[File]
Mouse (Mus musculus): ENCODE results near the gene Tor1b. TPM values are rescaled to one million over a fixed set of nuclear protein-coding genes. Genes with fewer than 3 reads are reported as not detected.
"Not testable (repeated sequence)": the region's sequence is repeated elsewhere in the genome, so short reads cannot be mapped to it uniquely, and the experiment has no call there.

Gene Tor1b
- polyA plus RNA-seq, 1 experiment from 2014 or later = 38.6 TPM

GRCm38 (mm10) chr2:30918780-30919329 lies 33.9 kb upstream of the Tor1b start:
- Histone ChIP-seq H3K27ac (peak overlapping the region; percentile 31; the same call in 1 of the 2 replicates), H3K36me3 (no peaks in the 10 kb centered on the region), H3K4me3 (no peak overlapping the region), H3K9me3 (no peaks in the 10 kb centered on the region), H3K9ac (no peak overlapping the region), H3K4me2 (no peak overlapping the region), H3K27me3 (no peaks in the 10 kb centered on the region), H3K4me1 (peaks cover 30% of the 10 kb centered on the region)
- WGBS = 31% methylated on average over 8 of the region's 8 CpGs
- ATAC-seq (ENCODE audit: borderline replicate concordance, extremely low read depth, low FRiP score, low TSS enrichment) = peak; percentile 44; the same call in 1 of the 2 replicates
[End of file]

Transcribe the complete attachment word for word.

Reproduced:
Mouse (Mus musculus): ENCODE results near the gene Tor1b. TPM values are rescaled to one million over a fixed set of nuclear protein-coding genes. Genes with fewer than 3 reads are reported as not detected.
"Not testable (repeated sequence)": the region's sequence is repeated elsewhere in the genome, so short reads cannot be mapped to it uniquely, and the experiment has no call there.

Gene Tor1b
- polyA plus RNA-seq, 1 experiment from 2014 or later = 38.6 TPM

GRCm38 (mm10) chr2:30918780-30919329 lies 33.9 kb upstream of the Tor1b start:
- Histone ChIP-seq H3K27ac (peak overlapping the region; percentile 31; the same call in 1 of the 2 replicates), H3K36me3 (no peaks in the 10 kb centered on the region), H3K4me3 (no peak overlapping the region), H3K9me3 (no peaks in the 10 kb centered on the region), H3K9ac (no peak overlapping the region), H3K4me2 (no peak overlapping the region), H3K27me3 (no peaks in the 10 kb centered on the region), H3K4me1 (peaks cover 30% of the 10 kb centered on the region)
- WGBS = 31% methylated on average over 8 of the region's 8 CpGs
- ATAC-seq (ENCODE audit: borderline replicate concordance, extremely low read depth, low FRiP score, low TSS enrichment) = peak; percentile 44; the same call in 1 of the 2 replicates